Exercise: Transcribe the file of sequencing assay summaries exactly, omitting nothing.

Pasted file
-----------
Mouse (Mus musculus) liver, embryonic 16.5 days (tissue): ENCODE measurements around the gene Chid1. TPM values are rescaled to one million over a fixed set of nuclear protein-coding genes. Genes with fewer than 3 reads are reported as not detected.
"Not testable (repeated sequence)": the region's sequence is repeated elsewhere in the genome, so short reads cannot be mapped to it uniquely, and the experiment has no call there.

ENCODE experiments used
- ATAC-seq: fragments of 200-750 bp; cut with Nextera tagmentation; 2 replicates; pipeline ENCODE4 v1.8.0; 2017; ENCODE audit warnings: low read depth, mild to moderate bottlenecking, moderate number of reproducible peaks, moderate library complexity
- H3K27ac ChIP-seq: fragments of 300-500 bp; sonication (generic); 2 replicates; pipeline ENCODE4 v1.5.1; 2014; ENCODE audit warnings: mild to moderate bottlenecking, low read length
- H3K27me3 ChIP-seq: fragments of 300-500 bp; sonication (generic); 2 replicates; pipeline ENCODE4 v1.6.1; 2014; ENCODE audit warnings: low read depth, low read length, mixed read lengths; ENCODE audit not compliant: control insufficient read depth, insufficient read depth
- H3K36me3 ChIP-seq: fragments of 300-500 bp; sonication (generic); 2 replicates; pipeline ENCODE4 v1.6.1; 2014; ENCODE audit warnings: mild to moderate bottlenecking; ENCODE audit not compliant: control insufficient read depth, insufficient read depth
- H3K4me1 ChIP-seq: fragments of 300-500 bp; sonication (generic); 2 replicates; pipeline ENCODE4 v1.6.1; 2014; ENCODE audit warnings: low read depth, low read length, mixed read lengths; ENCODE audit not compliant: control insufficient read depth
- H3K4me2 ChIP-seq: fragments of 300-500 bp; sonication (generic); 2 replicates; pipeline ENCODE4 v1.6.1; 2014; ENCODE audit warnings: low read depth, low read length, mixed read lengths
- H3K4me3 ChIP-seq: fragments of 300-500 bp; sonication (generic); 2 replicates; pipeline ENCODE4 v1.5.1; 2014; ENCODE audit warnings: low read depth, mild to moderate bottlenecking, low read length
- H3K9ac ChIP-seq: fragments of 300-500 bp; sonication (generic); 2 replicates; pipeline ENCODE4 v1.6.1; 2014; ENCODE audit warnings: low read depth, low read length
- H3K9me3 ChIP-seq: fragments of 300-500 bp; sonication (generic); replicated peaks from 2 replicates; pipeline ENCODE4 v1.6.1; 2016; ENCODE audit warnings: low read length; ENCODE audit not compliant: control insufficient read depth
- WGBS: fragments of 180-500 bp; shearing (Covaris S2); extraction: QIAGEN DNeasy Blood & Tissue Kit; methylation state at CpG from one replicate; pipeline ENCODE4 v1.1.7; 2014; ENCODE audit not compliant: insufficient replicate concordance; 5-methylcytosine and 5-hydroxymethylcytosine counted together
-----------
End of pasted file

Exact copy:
Mouse (Mus musculus) liver, embryonic 16.5 days (tissue): ENCODE measurements around the gene Chid1. TPM values are rescaled to one million over a fixed set of nuclear protein-coding genes. Genes with fewer than 3 reads are reported as not detected.
"Not testable (repeated sequence)": the region's sequence is repeated elsewhere in the genome, so short reads cannot be mapped to it uniquely, and the experiment has no call there.

ENCODE experiments used
- ATAC-seq: fragments of 200-750 bp; cut with Nextera tagmentation; 2 replicates; pipeline ENCODE4 v1.8.0; 2017; ENCODE audit warnings: low read depth, mild to moderate bottlenecking, moderate number of reproducible peaks, moderate library complexity
- H3K27ac ChIP-seq: fragments of 300-500 bp; sonication (generic); 2 replicates; pipeline ENCODE4 v1.5.1; 2014; ENCODE audit warnings: mild to moderate bottlenecking, low read length
- H3K27me3 ChIP-seq: fragments of 300-500 bp; sonication (generic); 2 replicates; pipeline ENCODE4 v1.6.1; 2014; ENCODE audit warnings: low read depth, low read length, mixed read lengths; ENCODE audit not compliant: control insufficient read depth, insufficient read depth
- H3K36me3 ChIP-seq: fragments of 300-500 bp; sonication (generic); 2 replicates; pipeline ENCODE4 v1.6.1; 2014; ENCODE audit warnings: mild to moderate bottlenecking; ENCODE audit not compliant: control insufficient read depth, insufficient read depth
- H3K4me1 ChIP-seq: fragments of 300-500 bp; sonication (generic); 2 replicates; pipeline ENCODE4 v1.6.1; 2014; ENCODE audit warnings: low read depth, low read length, mixed read lengths; ENCODE audit not compliant: control insufficient read depth
- H3K4me2 ChIP-seq: fragments of 300-500 bp; sonication (generic); 2 replicates; pipeline ENCODE4 v1.6.1; 2014; ENCODE audit warnings: low read depth, low read length, mixed read lengths
- H3K4me3 ChIP-seq: fragments of 300-500 bp; sonication (generic); 2 replicates; pipeline ENCODE4 v1.5.1; 2014; ENCODE audit warnings: low read depth, mild to moderate bottlenecking, low read length
- H3K9ac ChIP-seq: fragments of 300-500 bp; sonication (generic); 2 replicates; pipeline ENCODE4 v1.6.1; 2014; ENCODE audit warnings: low read depth, low read length
- H3K9me3 ChIP-seq: fragments of 300-500 bp; sonication (generic); replicated peaks from 2 replicates; pipeline ENCODE4 v1.6.1; 2016; ENCODE audit warnings: low read length; ENCODE audit not compliant: control insufficient read depth
- WGBS: fragments of 180-500 bp; shearing (Covaris S2); extraction: QIAGEN DNeasy Blood & Tissue Kit; methylation state at CpG from one replicate; pipeline ENCODE4 v1.1.7; 2014; ENCODE audit not compliant: insufficient replicate concordance; 5-methylcytosine and 5-hydroxymethylcytosine counted together